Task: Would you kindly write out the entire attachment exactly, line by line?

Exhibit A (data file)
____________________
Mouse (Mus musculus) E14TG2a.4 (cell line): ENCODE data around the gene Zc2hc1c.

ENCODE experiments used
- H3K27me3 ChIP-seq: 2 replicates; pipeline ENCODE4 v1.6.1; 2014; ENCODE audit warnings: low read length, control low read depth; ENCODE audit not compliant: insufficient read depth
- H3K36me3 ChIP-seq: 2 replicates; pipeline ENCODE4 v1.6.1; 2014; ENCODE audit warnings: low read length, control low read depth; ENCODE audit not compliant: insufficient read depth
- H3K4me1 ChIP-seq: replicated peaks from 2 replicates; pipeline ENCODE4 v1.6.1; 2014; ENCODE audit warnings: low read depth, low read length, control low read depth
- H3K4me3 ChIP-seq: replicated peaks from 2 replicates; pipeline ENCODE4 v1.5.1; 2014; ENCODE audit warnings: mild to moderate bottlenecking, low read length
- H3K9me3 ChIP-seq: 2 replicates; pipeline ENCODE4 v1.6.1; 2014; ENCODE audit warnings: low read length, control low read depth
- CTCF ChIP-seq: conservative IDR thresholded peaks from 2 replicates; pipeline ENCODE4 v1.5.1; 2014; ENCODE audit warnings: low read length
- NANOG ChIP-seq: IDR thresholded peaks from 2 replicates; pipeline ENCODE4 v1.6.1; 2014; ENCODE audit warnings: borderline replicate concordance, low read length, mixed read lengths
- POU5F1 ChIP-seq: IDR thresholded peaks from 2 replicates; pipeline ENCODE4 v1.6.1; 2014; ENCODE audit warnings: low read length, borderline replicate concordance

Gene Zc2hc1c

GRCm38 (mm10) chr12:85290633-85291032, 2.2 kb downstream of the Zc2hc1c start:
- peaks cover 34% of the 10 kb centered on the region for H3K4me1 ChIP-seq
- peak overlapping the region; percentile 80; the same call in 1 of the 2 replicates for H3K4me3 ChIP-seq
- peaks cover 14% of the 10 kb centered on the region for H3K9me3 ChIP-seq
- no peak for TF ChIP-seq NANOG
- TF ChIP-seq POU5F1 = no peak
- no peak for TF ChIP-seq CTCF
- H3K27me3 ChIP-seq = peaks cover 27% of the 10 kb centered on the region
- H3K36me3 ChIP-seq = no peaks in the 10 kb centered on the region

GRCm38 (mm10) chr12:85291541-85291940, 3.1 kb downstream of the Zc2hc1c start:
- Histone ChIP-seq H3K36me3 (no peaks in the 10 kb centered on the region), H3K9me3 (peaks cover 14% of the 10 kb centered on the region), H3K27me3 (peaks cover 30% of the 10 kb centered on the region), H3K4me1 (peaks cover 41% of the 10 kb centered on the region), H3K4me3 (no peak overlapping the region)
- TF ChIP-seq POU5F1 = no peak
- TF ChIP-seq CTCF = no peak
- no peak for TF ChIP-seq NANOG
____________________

Mouse (Mus musculus) E14TG2a.4 (cell line): ENCODE data around the gene Zc2hc1c.

ENCODE experiments used
- H3K27me3 ChIP-seq: 2 replicates; pipeline ENCODE4 v1.6.1; 2014; ENCODE audit warnings: low read length, control low read depth; ENCODE audit not compliant: insufficient read depth
- H3K36me3 ChIP-seq: 2 replicates; pipeline ENCODE4 v1.6.1; 2014; ENCODE audit warnings: low read length, control low read depth; ENCODE audit not compliant: insufficient read depth
- H3K4me1 ChIP-seq: replicated peaks from 2 replicates; pipeline ENCODE4 v1.6.1; 2014; ENCODE audit warnings: low read depth, low read length, control low read depth
- H3K4me3 ChIP-seq: replicated peaks from 2 replicates; pipeline ENCODE4 v1.5.1; 2014; ENCODE audit warnings: mild to moderate bottlenecking, low read length
- H3K9me3 ChIP-seq: 2 replicates; pipeline ENCODE4 v1.6.1; 2014; ENCODE audit warnings: low read length, control low read depth
- CTCF ChIP-seq: conservative IDR thresholded peaks from 2 replicates; pipeline ENCODE4 v1.5.1; 2014; ENCODE audit warnings: low read length
- NANOG ChIP-seq: IDR thresholded peaks from 2 replicates; pipeline ENCODE4 v1.6.1; 2014; ENCODE audit warnings: borderline replicate concordance, low read length, mixed read lengths
- POU5F1 ChIP-seq: IDR thresholded peaks from 2 replicates; pipeline ENCODE4 v1.6.1; 2014; ENCODE audit warnings: low read length, borderline replicate concordance

Gene Zc2hc1c

GRCm38 (mm10) chr12:85290633-85291032, 2.2 kb downstream of the Zc2hc1c start:
- peaks cover 34% of the 10 kb centered on the region for H3K4me1 ChIP-seq
- peak overlapping the region; percentile 80; the same call in 1 of the 2 replicates for H3K4me3 ChIP-seq
- peaks cover 14% of the 10 kb centered on the region for H3K9me3 ChIP-seq
- no peak for TF ChIP-seq NANOG
- TF ChIP-seq POU5F1 = no peak
- no peak for TF ChIP-seq CTCF
- H3K27me3 ChIP-seq = peaks cover 27% of the 10 kb centered on the region
- H3K36me3 ChIP-seq = no peaks in the 10 kb centered on the region

GRCm38 (mm10) chr12:85291541-85291940, 3.1 kb downstream of the Zc2hc1c start:
- Histone ChIP-seq H3K36me3 (no peaks in the 10 kb centered on the region), H3K9me3 (peaks cover 14% of the 10 kb centered on the region), H3K27me3 (peaks cover 30% of the 10 kb centered on the region), H3K4me1 (peaks cover 41% of the 10 kb centered on the region), H3K4me3 (no peak overlapping the region)
- TF ChIP-seq POU5F1 = no peak
- TF ChIP-seq CTCF = no peak
- no peak for TF ChIP-seq NANOG